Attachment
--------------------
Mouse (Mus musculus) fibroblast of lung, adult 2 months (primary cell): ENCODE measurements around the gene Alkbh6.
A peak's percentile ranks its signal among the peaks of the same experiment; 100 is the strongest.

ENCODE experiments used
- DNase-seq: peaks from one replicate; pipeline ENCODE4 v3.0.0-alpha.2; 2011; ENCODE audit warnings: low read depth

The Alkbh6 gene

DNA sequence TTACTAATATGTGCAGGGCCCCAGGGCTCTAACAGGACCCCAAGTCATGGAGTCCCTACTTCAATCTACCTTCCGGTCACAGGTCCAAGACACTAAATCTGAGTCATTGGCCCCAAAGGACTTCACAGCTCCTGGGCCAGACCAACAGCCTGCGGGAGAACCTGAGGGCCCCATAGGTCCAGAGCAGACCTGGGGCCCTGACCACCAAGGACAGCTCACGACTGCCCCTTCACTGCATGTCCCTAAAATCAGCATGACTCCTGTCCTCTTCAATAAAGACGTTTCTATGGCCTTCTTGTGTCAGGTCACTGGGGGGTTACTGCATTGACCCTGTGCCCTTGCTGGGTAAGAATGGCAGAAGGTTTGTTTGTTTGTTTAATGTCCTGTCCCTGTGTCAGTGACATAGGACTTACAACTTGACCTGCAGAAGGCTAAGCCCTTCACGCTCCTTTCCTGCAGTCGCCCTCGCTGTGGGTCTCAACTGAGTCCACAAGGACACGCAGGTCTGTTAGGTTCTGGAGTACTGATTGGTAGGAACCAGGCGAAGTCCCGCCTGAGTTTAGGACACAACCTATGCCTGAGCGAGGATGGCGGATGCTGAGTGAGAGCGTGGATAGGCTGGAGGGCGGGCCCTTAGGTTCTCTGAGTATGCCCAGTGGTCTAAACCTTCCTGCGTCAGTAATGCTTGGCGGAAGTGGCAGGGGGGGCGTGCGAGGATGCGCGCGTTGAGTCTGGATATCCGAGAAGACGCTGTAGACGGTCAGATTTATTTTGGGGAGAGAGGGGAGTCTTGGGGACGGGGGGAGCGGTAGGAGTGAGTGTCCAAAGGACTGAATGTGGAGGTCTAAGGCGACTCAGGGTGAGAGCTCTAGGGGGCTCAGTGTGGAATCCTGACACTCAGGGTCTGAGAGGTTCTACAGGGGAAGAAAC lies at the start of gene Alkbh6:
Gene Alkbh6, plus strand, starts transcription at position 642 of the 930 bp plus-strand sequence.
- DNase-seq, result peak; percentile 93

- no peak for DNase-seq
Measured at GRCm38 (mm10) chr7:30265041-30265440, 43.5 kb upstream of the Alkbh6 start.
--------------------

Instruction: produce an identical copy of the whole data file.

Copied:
Mouse (Mus musculus) fibroblast of lung, adult 2 months (primary cell): ENCODE measurements around the gene Alkbh6.
A peak's percentile ranks its signal among the peaks of the same experiment; 100 is the strongest.

ENCODE experiments used
- DNase-seq: peaks from one replicate; pipeline ENCODE4 v3.0.0-alpha.2; 2011; ENCODE audit warnings: low read depth

The Alkbh6 gene

DNA sequence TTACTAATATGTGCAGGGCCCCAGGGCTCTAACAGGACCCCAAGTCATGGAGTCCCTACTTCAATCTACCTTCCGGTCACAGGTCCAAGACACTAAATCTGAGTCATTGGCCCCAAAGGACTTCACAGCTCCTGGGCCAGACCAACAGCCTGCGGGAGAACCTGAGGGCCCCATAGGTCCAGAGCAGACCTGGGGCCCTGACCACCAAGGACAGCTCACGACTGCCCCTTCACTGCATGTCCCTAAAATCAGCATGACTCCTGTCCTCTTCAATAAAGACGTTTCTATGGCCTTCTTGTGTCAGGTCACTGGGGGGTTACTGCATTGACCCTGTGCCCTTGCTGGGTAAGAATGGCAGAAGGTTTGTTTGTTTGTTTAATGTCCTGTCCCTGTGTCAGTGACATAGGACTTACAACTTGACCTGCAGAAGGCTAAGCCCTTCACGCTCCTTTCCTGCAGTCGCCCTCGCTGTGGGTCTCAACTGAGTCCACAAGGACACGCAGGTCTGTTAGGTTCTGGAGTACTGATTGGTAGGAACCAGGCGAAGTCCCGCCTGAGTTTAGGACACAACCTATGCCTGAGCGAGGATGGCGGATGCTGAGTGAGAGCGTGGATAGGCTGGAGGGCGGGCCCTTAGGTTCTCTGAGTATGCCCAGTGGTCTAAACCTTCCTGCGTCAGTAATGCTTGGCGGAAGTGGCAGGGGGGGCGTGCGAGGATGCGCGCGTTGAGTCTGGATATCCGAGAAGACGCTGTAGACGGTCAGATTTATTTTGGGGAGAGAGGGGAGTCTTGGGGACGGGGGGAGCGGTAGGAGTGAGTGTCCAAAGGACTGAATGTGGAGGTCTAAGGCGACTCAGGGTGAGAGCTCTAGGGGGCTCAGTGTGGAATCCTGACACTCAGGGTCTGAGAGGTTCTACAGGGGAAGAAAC lies at the start of gene Alkbh6:
Gene Alkbh6, plus strand, starts transcription at position 642 of the 930 bp plus-strand sequence.
- DNase-seq, result peak; percentile 93

- no peak for DNase-seq
Measured at GRCm38 (mm10) chr7:30265041-30265440, 43.5 kb upstream of the Alkbh6 start.